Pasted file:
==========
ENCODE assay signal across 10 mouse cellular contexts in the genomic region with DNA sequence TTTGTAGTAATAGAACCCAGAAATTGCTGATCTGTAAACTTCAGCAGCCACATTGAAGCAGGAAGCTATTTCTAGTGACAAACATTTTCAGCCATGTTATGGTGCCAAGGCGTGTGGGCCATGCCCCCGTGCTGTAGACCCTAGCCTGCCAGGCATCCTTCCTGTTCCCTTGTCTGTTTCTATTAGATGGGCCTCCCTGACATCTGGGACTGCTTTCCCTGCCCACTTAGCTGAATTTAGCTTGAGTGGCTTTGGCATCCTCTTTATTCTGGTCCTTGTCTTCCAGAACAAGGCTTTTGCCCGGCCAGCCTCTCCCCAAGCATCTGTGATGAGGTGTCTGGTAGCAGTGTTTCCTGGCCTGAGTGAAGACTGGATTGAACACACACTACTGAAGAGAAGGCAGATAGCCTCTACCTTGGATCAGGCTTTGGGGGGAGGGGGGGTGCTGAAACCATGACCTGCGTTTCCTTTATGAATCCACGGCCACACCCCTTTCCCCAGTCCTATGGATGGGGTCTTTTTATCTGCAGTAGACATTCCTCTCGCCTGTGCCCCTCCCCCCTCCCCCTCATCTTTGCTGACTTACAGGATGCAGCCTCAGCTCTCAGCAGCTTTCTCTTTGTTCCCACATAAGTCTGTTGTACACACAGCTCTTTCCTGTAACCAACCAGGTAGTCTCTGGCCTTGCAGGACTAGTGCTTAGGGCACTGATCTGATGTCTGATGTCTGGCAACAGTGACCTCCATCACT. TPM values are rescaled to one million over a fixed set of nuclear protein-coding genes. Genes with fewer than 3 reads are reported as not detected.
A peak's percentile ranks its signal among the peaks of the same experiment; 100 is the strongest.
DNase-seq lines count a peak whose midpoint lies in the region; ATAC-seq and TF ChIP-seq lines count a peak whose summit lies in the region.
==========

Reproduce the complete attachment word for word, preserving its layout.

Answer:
ENCODE assay signal across 10 mouse cellular contexts in the genomic region with DNA sequence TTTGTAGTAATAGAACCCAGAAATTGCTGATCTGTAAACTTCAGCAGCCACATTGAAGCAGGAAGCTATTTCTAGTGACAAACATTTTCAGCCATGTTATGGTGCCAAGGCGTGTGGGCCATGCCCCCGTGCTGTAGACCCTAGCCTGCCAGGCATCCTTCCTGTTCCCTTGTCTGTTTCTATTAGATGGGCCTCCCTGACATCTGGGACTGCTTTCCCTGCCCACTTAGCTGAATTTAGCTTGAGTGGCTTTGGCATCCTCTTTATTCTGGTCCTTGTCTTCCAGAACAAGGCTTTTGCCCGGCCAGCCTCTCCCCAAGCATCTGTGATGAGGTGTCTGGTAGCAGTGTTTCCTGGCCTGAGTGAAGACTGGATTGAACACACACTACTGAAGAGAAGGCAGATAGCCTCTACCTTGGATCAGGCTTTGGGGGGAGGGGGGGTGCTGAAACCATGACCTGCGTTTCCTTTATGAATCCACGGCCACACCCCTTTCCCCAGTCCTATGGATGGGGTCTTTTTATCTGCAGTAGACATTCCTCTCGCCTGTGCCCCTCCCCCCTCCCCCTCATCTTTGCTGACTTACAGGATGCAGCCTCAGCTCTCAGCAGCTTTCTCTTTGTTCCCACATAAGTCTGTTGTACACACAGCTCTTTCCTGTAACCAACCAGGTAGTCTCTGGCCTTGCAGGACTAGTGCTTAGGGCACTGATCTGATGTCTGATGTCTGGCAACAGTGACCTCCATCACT. TPM values are rescaled to one million over a fixed set of nuclear protein-coding genes. Genes with fewer than 3 reads are reported as not detected.
A peak's percentile ranks its signal among the peaks of the same experiment; 100 is the strongest.
DNase-seq lines count a peak whose midpoint lies in the region; ATAC-seq and TF ChIP-seq lines count a peak whose summit lies in the region.